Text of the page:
The Jungle, The Dirt Road & The Freeway: Different Stages of a Company
I have spent a lot of time thinking about this topic.
Why do superstars do so well in one company but flame out in another. I’ve watched this and even experienced this personally in my 21 year career in tech. Having been an early employee (17 or 18) in a startup that scaled to 150 people in a year and then the reverse during the dotcom bubble bursting in 2000. Joining Yahoo! when it was less than 3000 people worldwide, then growing to over 15,000 employees. Also joining 500 Startups when it was sub 30 people and watching it grow to over 150 people in two years. I’ve also seen this in the multitude of portfolio companies which have scaled.
I think much of this can be explained by phase of where a company is at. I used the analogy of Jungle, Dirt Road and the Freeway. I think a better analogy would be Commandos, Infantry & Policemen.
In the earliest phase, you need commandos who will break all the rules to take the beach. These folks are self starters, highly entrepreneurial and do not follow any processes, nor do they need much guidance.
Then you need infantrymen to come in and establish the beach head. And for all intents and purposes expand and scale. These folks are the ones to start putting in processes and some level of structure to grow. They set up the initial playbooks for scaling.
Then finally you have the policemen. These are the folks who come in to fine-tune the playbooks and make sure people follow them to a tee. You could even call them Bureaucrats.
Having experienced all these stages of a company, I’ve personally found that I tend to do well in the late commando stage. I have also thrived in the infantry phase. But have little interest & inclination and little effectiveness in the policeman phase.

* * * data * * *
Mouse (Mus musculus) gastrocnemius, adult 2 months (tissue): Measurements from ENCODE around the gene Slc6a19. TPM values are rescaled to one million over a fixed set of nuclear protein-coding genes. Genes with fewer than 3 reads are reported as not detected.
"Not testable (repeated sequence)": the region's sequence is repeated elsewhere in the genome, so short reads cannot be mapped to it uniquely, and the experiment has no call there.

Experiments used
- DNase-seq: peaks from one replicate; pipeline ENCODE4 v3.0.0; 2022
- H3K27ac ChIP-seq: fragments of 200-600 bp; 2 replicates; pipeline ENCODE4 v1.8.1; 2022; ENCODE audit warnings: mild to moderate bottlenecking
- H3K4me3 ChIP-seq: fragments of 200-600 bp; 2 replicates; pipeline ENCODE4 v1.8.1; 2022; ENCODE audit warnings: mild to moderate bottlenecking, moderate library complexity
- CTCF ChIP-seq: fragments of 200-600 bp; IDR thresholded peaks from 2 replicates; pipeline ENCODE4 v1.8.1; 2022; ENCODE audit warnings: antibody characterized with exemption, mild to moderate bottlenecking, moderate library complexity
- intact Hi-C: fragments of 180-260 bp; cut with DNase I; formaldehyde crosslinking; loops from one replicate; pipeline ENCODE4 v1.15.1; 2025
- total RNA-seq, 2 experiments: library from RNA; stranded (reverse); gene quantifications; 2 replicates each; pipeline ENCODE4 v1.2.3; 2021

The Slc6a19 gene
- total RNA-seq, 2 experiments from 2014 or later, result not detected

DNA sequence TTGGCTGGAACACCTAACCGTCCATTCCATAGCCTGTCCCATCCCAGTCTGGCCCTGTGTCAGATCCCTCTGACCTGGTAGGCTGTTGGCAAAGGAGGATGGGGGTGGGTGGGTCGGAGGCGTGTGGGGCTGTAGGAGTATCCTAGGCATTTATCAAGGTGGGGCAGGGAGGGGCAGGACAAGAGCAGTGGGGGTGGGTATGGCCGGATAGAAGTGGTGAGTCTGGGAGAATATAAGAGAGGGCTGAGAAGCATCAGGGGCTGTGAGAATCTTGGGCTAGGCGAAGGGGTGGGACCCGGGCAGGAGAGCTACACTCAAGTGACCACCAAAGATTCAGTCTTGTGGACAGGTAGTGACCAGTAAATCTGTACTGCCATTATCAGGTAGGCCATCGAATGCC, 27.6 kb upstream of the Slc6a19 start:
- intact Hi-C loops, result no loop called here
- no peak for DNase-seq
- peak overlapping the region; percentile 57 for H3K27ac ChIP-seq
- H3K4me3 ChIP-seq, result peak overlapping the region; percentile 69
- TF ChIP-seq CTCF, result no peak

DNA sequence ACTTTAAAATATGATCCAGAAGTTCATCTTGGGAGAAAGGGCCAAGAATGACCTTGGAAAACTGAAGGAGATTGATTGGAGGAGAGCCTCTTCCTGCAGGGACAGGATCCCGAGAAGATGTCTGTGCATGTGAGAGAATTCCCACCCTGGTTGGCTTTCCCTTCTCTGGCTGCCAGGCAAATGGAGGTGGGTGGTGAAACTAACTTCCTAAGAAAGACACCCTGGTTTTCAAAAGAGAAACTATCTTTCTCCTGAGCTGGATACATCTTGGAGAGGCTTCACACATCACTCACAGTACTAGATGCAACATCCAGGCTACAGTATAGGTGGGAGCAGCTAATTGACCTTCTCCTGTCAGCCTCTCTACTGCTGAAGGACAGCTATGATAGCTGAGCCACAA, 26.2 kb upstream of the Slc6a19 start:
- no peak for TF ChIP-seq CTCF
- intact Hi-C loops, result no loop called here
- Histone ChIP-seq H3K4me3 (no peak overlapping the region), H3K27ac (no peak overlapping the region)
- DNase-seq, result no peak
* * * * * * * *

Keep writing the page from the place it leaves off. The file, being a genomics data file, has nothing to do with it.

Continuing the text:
In an interview with Charlie Songhurst he distils it down to even more distinct phases.
- Pre-Seed to Seed: Team coming together and being effective
- Seed to Series A: Getting to Product Market Fit
- Series A: scaling where you need formal management. You need to carefully manage Output of Productivity as you grow. More people is not always more productivity.
- Series B onwards is Institution Building. Repeating a process at scale.
- For publicly traded businesses that are usually 9–10 years in. You need a policeman with tight micromanagement & who can thrive in an environment of crazy amount of politics. In a bad company, executives spend 50% of time playing politics. In very good ones, executives only spend 25% of time playing politics.
When you apply this lens to your own career or other peoples career it starts to make so much more sense. I also think that this is a useful lens for hiring. It helps you identify exactly what you are looking for and whether this person is a cultural fit stage wise.
One of the biggest mistakes i’ve seen startups who have recently raised a series A or Series B or C round, is they hire an executive directly from Google, Oracle or Salesforce without considering whether they fit the phase/stage of their company. Google, Oracle & Salesforce are very established companies and while these executives might be highly effective at a big company, they may not be able to adjust to the still grungy infantry phase. You want someone who has gone through this phase before.
Thankfully this is something that is becoming much better understood in high growth companies in Silicon Valley.
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